Apart from being confused, over and over again Joll has just got things wrong. Most of the assassins he mentions, for example, by his own admission weren’t anarchists at all, and of course most anarchists have opposed terrorism—why then pay so much attention to terrorism in a book on anarchism? Sorel wasn’t an important anarcho-syndicalist thinker, and actually had more influence on the fascist than on the anarchist movement—why then devote a quarter of the chapter on anarcho-syndicalism to Sorel? Why split up the careers of such consistent thinkers as Kropotkin and Malatesta? There are also too many silly little mistakes. Czolgosz, the young American of Polish descent who shot President McKinley, becomes a “young Hungarian called Czolgocz”. Vinoba Bhave becomes “Vinobha Bhave”, though at least he remains Indian. Kropotkin refused to drink the king’s health, not the queen’s. Berkman didn’t just die, he shot himself. And there are some disturbing omissions. Where are Anselme Bellegarrigue, Benjamin Tucker, Louise Michel, Voltairine de Cleyre, Emile Armand and Bart de Ligt? Is it enough to dismiss Gustav Landauer as a “bohemian intellectual”? Doesn’t Thoreau deserve even a mention? Have Shelley, Wilde and Read been the only British anarchists of note since Godwin? Where indeed are the native American and British anarchist movements? This book will be read mostly in this country and the United States, but its readers will learn virtually nothing about anarchism in their countries. Readers of ANARCHY who know more about anarchism than I do will no doubt find many more distortions, mistakes and omissions. It is true that James Joll isn’t as consistently inaccurate as, say, Herb Greer, but then he is meant to be a serious scholar.
In a brief Conclusion, Joll repeats the arguments of his Introduction, with the addition of several rather dubious statements about anarchism. “Anarchism is necessarily a creed of all or nothing.” Is it? “The basic assumptions of anarchism are all contrary to the development of large-scale industry and of mass production and consumption.” Are they? “The anarchists are all agreed that in the new society men will live in extreme simplicity and frugality.” Are we? The more Joll says about anarchism, the less he seems to know. But his main point is that anarchism is essentially a failure. To clinch this, he quotes as a sort of epitaph a poem translated by Vanzetti: “Give flowers to the rebels failed.” Woodcock, whose book was romantic where Joll’s is academic, made much the same point. “Clearly,” he concluded, “as a movement, anarchism has failed.”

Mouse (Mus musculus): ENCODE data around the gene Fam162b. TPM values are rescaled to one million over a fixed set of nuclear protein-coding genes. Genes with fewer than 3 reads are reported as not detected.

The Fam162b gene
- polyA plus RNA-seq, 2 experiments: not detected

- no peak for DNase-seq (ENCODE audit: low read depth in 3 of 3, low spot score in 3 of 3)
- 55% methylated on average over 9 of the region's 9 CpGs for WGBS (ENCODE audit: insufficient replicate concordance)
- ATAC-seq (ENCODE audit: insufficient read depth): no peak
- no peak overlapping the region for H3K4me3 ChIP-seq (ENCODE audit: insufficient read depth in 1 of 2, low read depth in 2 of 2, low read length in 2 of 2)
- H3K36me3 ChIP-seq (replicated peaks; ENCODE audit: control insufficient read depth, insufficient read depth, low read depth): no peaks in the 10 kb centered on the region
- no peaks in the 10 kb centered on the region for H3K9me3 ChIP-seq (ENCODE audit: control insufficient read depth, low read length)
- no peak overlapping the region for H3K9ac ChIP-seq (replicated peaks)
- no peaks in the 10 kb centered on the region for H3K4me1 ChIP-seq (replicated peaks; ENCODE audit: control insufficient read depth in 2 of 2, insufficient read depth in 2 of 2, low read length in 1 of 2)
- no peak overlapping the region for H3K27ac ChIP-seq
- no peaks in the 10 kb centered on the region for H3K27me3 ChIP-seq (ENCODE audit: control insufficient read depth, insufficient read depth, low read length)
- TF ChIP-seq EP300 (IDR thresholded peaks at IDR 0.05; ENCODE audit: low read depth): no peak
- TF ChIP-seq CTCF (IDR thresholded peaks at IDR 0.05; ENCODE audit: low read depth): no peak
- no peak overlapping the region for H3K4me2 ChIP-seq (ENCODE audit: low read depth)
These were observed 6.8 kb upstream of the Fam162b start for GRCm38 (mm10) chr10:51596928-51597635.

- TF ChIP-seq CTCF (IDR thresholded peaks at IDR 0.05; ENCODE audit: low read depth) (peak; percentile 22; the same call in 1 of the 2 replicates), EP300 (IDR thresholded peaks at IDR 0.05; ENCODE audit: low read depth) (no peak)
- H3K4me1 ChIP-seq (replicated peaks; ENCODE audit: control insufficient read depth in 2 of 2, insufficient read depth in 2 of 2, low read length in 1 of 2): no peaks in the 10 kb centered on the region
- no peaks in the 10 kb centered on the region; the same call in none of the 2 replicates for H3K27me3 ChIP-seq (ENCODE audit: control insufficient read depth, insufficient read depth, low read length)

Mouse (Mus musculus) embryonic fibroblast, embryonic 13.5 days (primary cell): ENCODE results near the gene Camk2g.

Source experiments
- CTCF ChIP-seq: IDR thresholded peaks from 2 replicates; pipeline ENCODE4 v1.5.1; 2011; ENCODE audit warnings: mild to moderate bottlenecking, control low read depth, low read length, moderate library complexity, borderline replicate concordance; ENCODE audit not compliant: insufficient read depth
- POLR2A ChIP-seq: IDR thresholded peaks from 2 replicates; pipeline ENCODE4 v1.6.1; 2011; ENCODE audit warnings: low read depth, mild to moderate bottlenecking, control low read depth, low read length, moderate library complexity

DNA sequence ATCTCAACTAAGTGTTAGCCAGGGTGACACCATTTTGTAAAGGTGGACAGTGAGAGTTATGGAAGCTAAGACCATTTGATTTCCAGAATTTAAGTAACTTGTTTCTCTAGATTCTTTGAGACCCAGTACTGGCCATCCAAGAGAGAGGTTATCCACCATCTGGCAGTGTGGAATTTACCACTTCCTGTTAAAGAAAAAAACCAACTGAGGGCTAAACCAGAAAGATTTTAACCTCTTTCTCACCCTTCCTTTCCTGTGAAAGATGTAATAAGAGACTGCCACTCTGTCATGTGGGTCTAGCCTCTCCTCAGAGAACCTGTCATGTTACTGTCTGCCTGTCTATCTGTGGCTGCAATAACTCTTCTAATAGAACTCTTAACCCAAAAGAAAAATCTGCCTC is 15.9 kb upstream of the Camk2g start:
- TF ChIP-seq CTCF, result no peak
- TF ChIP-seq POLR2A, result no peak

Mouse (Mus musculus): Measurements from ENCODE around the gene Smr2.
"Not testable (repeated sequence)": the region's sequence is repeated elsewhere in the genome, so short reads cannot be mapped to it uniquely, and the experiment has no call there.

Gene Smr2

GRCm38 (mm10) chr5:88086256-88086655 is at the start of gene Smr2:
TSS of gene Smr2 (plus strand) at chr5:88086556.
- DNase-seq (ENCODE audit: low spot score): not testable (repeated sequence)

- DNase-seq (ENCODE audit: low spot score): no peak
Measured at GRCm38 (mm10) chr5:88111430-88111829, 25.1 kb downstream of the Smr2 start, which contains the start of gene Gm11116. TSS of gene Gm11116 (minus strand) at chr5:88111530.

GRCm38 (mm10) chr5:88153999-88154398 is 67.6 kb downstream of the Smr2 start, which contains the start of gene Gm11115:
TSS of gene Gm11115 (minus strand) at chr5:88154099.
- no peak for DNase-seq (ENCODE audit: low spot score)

I think both Woodcock and Joll are wrong—not because anarchism is a success, but because the cult of failure is just as invalid as the cult of success, because anarchism should not be judged in this crude way, because ideas and movement cannot be measured on this sort of scale. The point of Christianity is not whether the Christians can convert the world, but whether Jesus was Christ. The point of Communism is not whether the Communists can make successful revolutions, but whether a Communist society is a good thing. The point of pacifism is not whether war can be abolished, but whether it should be abolished. And the point of anarchism is not whether we are a success or a failure, but whether we have something to say about present society, and something to do about future society. Joll, like Woodcock, accepts the value of anarchist criticism, but he doesn’t understand this criticism, and, like Woodcock again, he seems to see it only as a permanent protest, good for anarchists because it provides self-expression, and good for other people because it challenges their complacency. This is a completely false way of looking at anarchism. It is not just a historical or political idea, a sociological or psychological function. As long as anarchism is present in individuals, in groups, in a movement, it is present in society; and it is present in society to a greater or lesser extent whenever a gain in freedom is won or a loss of freedom is resisted. Joll sneers at Kropotkin for seeing evidence of anarchism in the British Museum Library and the British Life-Boat Association, in the International Postal Union and the Compagnie Internationale des Wagons-Lits—but Kropotkin was right. Utopia is present in the topia: the free society is contained within the unfree society. Every gain we hope to make in the future is based on a freedom we already possess, and every loss we fear to sustain in the future is based on a freedom we already lack. We are here and now, and our means are our ends. What is important is not the anarchist movement, but anarchist movement—not the free society, but a freer society.
What the others said …
“His first chapter ‘Heresy and Reason’ situates the psychological basis of anarchism firmly enough in a fanatical desire for social change combined with a credulity that could lead its possessors to believe that the transformation they desired could be brought about by the coming of a millennium.”
—ANTHONY HARTLEY, THE GUARDIAN